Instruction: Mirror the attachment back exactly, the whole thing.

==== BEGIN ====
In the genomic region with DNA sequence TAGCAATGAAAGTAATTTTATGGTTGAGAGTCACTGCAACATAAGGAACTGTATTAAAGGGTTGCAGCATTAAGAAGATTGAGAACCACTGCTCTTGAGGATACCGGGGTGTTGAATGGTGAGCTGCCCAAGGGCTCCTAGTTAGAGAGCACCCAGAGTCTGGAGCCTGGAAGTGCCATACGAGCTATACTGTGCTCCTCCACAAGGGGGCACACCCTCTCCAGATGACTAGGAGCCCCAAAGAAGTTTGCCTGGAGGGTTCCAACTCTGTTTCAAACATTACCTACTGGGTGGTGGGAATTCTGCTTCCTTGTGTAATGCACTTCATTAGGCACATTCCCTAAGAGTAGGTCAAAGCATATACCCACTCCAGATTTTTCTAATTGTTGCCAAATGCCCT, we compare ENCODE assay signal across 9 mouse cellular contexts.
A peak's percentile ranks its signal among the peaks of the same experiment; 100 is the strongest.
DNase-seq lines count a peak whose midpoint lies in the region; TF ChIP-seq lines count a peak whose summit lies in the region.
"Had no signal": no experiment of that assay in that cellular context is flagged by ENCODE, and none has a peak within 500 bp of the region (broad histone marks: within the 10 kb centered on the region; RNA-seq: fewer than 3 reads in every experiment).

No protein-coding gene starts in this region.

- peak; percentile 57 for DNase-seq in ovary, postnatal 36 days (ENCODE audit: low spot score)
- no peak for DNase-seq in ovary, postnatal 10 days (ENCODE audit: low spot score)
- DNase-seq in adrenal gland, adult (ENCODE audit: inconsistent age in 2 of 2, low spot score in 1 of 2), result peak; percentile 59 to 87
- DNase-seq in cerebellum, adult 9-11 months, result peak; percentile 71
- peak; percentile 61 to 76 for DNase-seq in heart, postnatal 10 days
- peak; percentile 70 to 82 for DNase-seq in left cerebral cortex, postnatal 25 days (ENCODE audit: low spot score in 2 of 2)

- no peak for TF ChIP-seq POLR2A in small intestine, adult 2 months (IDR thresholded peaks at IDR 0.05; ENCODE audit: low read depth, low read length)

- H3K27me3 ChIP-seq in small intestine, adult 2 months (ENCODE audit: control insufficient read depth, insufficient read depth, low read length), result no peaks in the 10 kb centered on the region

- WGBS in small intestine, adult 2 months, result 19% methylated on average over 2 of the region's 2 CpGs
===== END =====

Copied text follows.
In the genomic region with DNA sequence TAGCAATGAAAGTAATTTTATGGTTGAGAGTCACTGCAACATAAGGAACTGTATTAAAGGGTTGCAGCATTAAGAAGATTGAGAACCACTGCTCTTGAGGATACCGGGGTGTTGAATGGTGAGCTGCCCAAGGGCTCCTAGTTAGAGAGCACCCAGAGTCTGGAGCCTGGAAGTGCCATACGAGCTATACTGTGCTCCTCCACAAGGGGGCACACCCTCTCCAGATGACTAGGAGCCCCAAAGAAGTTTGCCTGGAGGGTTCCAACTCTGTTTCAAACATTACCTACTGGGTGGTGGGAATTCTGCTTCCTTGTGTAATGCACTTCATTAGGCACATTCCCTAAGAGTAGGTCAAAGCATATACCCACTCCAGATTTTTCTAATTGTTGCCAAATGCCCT, we compare ENCODE assay signal across 9 mouse cellular contexts.
A peak's percentile ranks its signal among the peaks of the same experiment; 100 is the strongest.
DNase-seq lines count a peak whose midpoint lies in the region; TF ChIP-seq lines count a peak whose summit lies in the region.
"Had no signal": no experiment of that assay in that cellular context is flagged by ENCODE, and none has a peak within 500 bp of the region (broad histone marks: within the 10 kb centered on the region; RNA-seq: fewer than 3 reads in every experiment).

No protein-coding gene starts in this region.

- peak; percentile 57 for DNase-seq in ovary, postnatal 36 days (ENCODE audit: low spot score)
- no peak for DNase-seq in ovary, postnatal 10 days (ENCODE audit: low spot score)
- DNase-seq in adrenal gland, adult (ENCODE audit: inconsistent age in 2 of 2, low spot score in 1 of 2), result peak; percentile 59 to 87
- DNase-seq in cerebellum, adult 9-11 months, result peak; percentile 71
- peak; percentile 61 to 76 for DNase-seq in heart, postnatal 10 days
- peak; percentile 70 to 82 for DNase-seq in left cerebral cortex, postnatal 25 days (ENCODE audit: low spot score in 2 of 2)

- no peak for TF ChIP-seq POLR2A in small intestine, adult 2 months (IDR thresholded peaks at IDR 0.05; ENCODE audit: low read depth, low read length)

- H3K27me3 ChIP-seq in small intestine, adult 2 months (ENCODE audit: control insufficient read depth, insufficient read depth, low read length), result no peaks in the 10 kb centered on the region

- WGBS in small intestine, adult 2 months, result 19% methylated on average over 2 of the region's 2 CpGs